By Brad Whitehouse
Associate News Editor
For Sarah Wong, a call from her good friend Carina Petrache was part of her daily ritual. The two had known each other since living next to one another in residence at University of Toronto, and remained pals after Petrache transferred to Ryerson.
Wong moved to Shanghai a year ago, but the 12 hour time difference didn’t stop the friends from talking, even if it meant that Petrache had to make late night phone calls to China. No matter what, they made sure they kept in touch. But one day the calls stopped coming.
“I didn’t think she was in a place of danger,” said Wong, who figured Petrache, a Ryerson psychology and criminology student, had just gotten busy.
She tried calling Petrache and messaging her on Facebook, but didn’t hear from her even a month later. Then Wong got a call from Toronto. It wasn’t Petrache. It was another friend, who told her that 24-year-old Petrache was murdered.
The morning of July 2, Petrache’s next door neighbour, a nun who asked not to be named, heard a woman screaming for help and called 911. The rooming house where Petrache lived was on fire.
“You hear people yelling for help in the street all the time and it’s not serious,” she said. “This was a different kind of yell.”
Firefighters pulled Petrache from the building at Huron and Bloor streets around 10 a.m. and pronounced her dead at the scene. But the fire wasn’t the extent of the tragedy. Police said she died of stab wounds and burns, but wouldn’t confirm neighbours accounts that her throat had been slit.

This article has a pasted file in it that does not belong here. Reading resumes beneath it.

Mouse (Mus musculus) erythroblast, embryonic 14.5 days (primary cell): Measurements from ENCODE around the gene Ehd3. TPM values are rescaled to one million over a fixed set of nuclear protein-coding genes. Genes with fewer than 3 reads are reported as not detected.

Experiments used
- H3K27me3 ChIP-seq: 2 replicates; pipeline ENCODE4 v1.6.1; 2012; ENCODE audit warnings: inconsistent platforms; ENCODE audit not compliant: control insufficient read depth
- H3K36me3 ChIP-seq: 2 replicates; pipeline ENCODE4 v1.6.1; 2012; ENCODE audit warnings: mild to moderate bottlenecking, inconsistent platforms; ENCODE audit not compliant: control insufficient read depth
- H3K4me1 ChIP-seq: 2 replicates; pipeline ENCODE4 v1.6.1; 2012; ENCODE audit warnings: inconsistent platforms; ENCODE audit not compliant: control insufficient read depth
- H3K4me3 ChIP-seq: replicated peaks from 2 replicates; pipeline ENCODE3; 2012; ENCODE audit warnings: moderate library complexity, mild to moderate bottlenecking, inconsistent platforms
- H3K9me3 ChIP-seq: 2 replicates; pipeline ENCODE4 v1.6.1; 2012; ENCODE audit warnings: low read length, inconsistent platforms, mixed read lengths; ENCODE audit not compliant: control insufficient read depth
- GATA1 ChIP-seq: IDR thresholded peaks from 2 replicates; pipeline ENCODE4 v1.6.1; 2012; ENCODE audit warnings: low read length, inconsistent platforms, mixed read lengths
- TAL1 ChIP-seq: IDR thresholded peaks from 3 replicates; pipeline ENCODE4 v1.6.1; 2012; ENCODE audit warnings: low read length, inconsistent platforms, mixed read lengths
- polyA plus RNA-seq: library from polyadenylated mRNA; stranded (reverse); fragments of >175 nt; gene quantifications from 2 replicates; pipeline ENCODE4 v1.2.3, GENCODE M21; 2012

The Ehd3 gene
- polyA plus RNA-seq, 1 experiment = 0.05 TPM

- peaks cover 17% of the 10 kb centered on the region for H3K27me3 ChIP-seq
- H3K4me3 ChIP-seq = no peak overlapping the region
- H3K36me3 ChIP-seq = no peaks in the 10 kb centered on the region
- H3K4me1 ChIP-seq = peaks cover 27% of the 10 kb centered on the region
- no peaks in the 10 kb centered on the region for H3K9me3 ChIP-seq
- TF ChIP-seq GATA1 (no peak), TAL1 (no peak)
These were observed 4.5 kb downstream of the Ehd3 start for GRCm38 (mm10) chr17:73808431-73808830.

“When I saw the plain-clothed police and the SWAT team go in, I knew that it was more than just a fire,” said Lynn Jenkins, who lived across the street from Petrache. She said she saw flames coming from the basement windows.
Det. Ian Briggs of Toronto Police Services said Petrache’s boyfriend, Farshad Badakhshan, will be charged with first-degree murder, but charges have yet to be formally laid. Badakhshan was in a coma at Sunnybrook Hospital where he was being treated for burns to most of his body.
At the time of the tragedy, Patrache’s neighbour saw Badakhshan through the kitchen window of the rooming house. She said she knew that something had happened because his shirt was tattered. Her gaze locked with Badakhshan’s. His eyes were glazed over.
But it wasn’t the first time she had seen Badakhshan at the windows. Badakhshan lived in the basement apartment and was often peering out into the laneway. He could see when Petrache was coming and going from the house.
Wong said when Petrache called her, she would say that she couldn’t talk because her boyfriend was listening in. She would whisper on the phone and sometimes leave the house to talk.
Wong will be coming to Toronto this December to visit her friend’s grave. She hasn’t been able to say goodbye yet, and admits that she is in denial that her friend is dead. She makes lists of who she is going to invite to her party when she visits Toronto, and she always includes Petrache’s name out of habit.
In her obituary, Petrache is described as an angel, and Wong fondly remembers one quiet winter night when the two made angels in freshly fallen snow at Queen’s Park.
“She was shy,” said Wong. “She wasn’t a social butterfly, but those who were her friends were very lucky.”
She said that Petrache was just a really sweet girl, who was always concerned about others. She always wanted to make sure that everyone was having a good time and that everyone was doing all right, which is why she called her good friend in China everyday.
The thing Wong is going to miss the most is the phone calls with her friend. When something happens in Shanghai, her first reaction is to call Petrache.
“It’s very hard to find someone who you can talk to about anything,” Wong said. “She was a great listener.”
Petrache’s murder is still under police investigation, and Det. Briggs says it could take at least a couple of years for the case to go to trial. According to police, the case should be resolved quickly in court.